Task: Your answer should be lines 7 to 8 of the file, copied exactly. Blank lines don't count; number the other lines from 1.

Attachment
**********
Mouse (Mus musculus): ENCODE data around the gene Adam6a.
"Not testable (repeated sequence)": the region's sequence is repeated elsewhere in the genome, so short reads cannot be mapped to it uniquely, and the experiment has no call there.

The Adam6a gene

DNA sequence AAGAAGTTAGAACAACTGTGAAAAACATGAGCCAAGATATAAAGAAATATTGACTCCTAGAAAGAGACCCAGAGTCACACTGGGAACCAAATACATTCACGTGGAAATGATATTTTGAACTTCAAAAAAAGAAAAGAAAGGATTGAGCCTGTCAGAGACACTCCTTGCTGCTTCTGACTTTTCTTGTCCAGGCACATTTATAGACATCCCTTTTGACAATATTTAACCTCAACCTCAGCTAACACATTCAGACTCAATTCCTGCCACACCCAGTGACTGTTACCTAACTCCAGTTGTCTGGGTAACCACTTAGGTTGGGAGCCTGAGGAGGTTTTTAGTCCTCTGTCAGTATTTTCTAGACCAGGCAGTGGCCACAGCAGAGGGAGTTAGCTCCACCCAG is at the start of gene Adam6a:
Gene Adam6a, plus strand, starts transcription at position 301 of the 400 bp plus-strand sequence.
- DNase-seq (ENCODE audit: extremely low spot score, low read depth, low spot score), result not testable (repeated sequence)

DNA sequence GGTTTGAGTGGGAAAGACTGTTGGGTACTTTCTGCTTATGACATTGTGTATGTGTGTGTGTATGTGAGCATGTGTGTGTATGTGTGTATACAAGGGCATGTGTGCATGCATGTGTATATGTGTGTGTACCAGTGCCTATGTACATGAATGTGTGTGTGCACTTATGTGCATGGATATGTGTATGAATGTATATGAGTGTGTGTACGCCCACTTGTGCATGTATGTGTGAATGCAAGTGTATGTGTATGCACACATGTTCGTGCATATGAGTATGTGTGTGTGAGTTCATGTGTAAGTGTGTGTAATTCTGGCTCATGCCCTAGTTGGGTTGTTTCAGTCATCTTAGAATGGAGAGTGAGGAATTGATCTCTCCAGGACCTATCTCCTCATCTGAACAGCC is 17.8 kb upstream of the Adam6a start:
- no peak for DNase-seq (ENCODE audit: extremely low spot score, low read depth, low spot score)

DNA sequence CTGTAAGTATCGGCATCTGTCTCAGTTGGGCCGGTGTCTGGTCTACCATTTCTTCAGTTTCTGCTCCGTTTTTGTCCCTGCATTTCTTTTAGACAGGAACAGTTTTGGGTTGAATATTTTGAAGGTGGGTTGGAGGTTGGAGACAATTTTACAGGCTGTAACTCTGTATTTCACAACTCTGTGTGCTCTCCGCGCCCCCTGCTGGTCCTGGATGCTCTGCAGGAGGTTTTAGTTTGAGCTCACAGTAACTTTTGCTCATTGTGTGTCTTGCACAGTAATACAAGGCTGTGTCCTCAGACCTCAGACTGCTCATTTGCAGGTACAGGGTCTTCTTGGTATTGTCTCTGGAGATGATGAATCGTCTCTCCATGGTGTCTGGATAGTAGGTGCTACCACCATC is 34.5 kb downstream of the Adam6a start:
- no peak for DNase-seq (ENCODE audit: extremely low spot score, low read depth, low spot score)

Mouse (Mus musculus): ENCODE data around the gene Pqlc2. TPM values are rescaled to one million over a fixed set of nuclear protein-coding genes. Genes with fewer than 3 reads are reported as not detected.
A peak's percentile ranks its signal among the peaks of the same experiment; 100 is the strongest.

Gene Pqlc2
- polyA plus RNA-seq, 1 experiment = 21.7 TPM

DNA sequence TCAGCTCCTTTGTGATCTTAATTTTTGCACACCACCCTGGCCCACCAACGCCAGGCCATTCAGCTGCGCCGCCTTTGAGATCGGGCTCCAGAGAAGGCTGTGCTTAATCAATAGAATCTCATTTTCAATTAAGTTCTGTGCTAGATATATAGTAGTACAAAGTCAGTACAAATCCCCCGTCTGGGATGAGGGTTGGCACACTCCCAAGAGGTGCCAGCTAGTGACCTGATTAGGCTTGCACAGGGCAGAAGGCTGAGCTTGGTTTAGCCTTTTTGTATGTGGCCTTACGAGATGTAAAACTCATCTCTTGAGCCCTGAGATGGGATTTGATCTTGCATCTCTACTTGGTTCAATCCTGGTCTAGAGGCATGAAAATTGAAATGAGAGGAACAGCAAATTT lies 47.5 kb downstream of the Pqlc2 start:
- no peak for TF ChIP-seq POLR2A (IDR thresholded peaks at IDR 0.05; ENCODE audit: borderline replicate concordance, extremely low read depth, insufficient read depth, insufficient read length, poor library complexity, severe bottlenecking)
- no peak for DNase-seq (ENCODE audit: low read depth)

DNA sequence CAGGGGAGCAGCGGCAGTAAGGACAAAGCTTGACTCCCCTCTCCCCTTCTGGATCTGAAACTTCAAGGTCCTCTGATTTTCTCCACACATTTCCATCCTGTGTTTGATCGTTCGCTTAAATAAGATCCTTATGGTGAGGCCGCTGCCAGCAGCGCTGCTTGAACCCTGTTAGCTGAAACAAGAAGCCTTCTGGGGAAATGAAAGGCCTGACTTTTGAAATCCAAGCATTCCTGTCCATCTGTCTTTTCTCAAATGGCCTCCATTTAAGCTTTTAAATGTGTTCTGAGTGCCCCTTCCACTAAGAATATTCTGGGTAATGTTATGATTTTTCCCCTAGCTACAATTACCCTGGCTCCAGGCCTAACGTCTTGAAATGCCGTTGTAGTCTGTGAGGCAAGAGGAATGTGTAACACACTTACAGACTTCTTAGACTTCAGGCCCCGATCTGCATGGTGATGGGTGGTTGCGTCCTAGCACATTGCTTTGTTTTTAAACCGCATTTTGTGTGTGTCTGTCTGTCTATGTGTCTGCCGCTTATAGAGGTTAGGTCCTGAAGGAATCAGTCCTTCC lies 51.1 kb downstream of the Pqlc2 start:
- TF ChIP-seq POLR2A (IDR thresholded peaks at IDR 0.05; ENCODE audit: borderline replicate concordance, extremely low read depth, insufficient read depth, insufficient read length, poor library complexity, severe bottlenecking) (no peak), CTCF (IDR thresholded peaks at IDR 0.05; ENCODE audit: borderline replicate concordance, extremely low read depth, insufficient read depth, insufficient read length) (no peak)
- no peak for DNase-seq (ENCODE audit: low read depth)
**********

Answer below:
DNA sequence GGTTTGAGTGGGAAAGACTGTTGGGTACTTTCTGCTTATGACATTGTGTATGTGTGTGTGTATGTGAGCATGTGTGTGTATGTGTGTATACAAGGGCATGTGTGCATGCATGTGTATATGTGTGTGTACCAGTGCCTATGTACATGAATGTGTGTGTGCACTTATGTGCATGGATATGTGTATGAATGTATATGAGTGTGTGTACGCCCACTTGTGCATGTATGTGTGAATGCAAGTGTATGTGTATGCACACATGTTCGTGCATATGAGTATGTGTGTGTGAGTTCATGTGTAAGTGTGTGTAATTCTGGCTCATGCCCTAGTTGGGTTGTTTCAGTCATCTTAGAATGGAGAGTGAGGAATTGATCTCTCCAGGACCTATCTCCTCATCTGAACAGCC is 17.8 kb upstream of the Adam6a start:
- no peak for DNase-seq (ENCODE audit: extremely low spot score, low read depth, low spot score)